President Obama gave a stirring speech this morning in Oslo, one laced with exhortations of international bodies like NATO, the U.N., and the League of Nations, devoted to collectively upholding right, preventing conflict, and sometimes, ultimately, fighting just wars.
And much of Obama's speech was a discourse on war--how it can be used to uphold peace, and how it is horrible and inglorious but, at times, necessary.
"I face the world as it is and cannot stand idle in the face of threats to the American people," Obama said. "For make no mistake: evil does exist in the world. A non-violent movement could not have halted Hitler's armies. Negotiations cannot convince al-Qaeda's leaders to lay down their arms. To say that force is sometimes necessary is not a call to cynicism--it is a recognition of history, the imperfections of man and the limits of reason."
In other words, make no mistake: our president is not a nonviolent pacifist.
The term being thrown around today to describe Obama's perspective on war and international security is "realism," or as Ben Smith put it, "realism with a heart."
Realism is always a precarious term, as it implies a shared understanding of just what the realities of foreign policy are--and those realities, often, are disputed. But it's an accurate description of Obama's approach: "I face the world as it is" was perhaps the most significant line of his speech--and what term other than "realism" can describe that.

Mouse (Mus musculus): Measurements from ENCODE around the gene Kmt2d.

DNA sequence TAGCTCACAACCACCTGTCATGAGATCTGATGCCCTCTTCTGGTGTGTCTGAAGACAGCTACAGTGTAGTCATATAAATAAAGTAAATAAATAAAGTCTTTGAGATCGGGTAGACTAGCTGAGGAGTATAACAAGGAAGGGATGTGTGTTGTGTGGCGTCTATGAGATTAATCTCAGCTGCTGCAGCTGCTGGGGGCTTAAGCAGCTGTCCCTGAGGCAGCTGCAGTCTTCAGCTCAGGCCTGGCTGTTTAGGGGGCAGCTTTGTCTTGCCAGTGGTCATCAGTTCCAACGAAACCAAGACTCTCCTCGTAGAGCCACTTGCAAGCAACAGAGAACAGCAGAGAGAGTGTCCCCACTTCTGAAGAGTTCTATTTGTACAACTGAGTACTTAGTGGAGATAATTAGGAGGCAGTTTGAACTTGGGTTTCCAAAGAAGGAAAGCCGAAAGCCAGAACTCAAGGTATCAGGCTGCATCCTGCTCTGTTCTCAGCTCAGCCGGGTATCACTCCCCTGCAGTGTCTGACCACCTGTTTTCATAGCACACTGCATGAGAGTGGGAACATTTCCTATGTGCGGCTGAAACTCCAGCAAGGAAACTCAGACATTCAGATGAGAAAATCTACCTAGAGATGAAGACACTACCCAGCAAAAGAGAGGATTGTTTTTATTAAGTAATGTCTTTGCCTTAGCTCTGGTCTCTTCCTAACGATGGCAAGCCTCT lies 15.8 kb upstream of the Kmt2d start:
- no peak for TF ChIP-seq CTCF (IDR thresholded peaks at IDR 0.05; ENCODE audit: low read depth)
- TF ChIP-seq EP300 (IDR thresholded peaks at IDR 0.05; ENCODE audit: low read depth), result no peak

But the central thesis of Obama's speech was a rejection of the dichotomy between realism and idealism, outlined thusly:
In some countries, the failure to uphold human rights is excused by the false suggestion that these are Western principles, foreign to local cultures or stages of a nation's development. And within America, there has long been a tension between those who describe themselves as realists or idealists - a tension that suggests a stark choice between the narrow pursuit of interests or an endless campaign to impose our values.
I reject this choice. I believe that peace is unstable where citizens are denied the right to speak freely or worship as they please; choose their own leaders or assemble without fear. Pent up grievances fester, and the suppression of tribal and religious identity can lead to violence. We also know that the opposite is true. Only when Europe became free did it finally find peace. America has never fought a war against a democracy, and our closest friends are governments that protect the rights of their citizens. No matter how callously defined, neither America's interests - nor the world's -are served by the denial of human aspirations.
If there is an Obama doctrine of foreign policy, up until this point it has been engagement. Today in Oslo, Obama fleshed out that doctrine to mean engagement with teeth, coupled with a strong international commitment. At the beginning of his speech, Obama praised the Marshall Plan, the U.N., and "mechanisms to govern the waging of war, treaties to protect human rights, prevent genocide, and restrict the most dangerous weapons."